"I always considered myself working class": Mark Bonnar on Humans and his rise to fame
Line of Duty and Apple Tree Yard star Mark Bonnar discusses joining the cast of Channel 4's synth drama Humans
Earlier this year, at a rather fancy awards ceremony where Sir David Attenborough, Detectorists’ stars Mackenzie Crook and Toby Jones, Line of Duty writer Jed Mercurio and actor Lesley Sharp were among the guests, Mark Bonnar accepted the award for best actor. The Broadcasting Press Guild, which was giving out the awards, consists of journalists who write about television, media correspondents and critics, including Radio Times’s own Alison Graham. Writers who know their telly.
Unlike the Baftas, or the Royal Television Society Awards, or the NTAs, the BPG Awards recognise an actor’s body of work in the year in question. Hence, Bonnar took home the award for four brilliant but very different performances: BBC1’s Apple Tree Yard, Channel 4’s Catastrophe, ITV’s Unforgotten, and Eric, Ernie and Me for BBC4.
But ask the man himself if he thinks he’s reached the sunny uplands of success, and he’s as wittily diffident as you’d hope the Edinburgh-born Bonnar would be. “Success is something that other people always point out,” he says, plainly. “I don’t think one ever thinks of oneself as successful, because if you do, you’re going to immediately lose whatever it is that’s driving you, aren’t you?”
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Even now, having joined the cast of another acclaimed drama, Humans, Bonnar says, “I’m happy to take work and to consider offers from anywhere.” He doesn’t consider himself a leading man because “I’ve no idea what that means. It’s all well and good thinking of yourself in one way. Then you wake up in the morning and go, ‘Right. How am I going to pay the mortgage this month?’ There’s a balance to be struck, always. But I think that the choice we have – the one choice we have as actors – is to say no. And it’s about doing that well, making the right choice.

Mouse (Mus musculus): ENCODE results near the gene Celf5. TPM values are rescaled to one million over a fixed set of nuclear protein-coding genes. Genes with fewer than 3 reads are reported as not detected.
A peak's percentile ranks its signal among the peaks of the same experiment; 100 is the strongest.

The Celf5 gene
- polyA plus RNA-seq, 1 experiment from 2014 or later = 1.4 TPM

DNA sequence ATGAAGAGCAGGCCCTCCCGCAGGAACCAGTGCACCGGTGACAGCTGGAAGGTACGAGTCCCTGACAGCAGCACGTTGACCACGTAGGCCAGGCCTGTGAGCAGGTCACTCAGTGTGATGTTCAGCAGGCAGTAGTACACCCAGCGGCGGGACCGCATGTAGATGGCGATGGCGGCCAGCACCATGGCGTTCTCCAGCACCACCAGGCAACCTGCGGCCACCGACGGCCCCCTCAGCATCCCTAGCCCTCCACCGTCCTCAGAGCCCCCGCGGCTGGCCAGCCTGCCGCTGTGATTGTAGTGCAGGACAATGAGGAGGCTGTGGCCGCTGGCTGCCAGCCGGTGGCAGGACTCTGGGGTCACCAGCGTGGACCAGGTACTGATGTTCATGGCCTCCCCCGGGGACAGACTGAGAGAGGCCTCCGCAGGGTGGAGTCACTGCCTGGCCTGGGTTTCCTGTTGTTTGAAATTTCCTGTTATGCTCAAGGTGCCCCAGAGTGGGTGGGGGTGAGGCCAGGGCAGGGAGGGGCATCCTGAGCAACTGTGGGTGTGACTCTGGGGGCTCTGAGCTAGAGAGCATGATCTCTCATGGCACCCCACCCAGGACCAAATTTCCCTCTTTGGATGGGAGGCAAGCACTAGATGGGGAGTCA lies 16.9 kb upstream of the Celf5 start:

This pragmatic thinking perhaps speaks to Bonnar’s roots. “I always considered myself working class, because I was brought up on a council estate. I still do, really. I mean, I might have a bit more money now than I did then, but it’s in your head, class, I think. It’s how you feel in there.”
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So how does he view his career? “Little steps on the way to death,” Bonnar grins. “Hopefully each of those steps is a nice, intricately crafted little something to look at, to observe and to feel something for.”
I know, first-hand, about one of Bonnar’s “little steps”. When my monologue Something Borrowed (part of a series called Queers, curated by Mark Gatiss for the BBC to mark the anniversary of the decriminalisation of male homosexuality) was performed at London’s Old Vic theatre last year, Bonnar took the role of Steve. Some of my friends imagined my disappointment that Alan Cumming, who played Steve on BBC4, couldn’t reprise it for the stage. Disappointed? Delighted, more like. To have not one but two of my favourite actors speak my words was an extraordinary privilege, and watching Bonnar hold the 800-strong Old Vic audience in his thrall was simply exhilarating.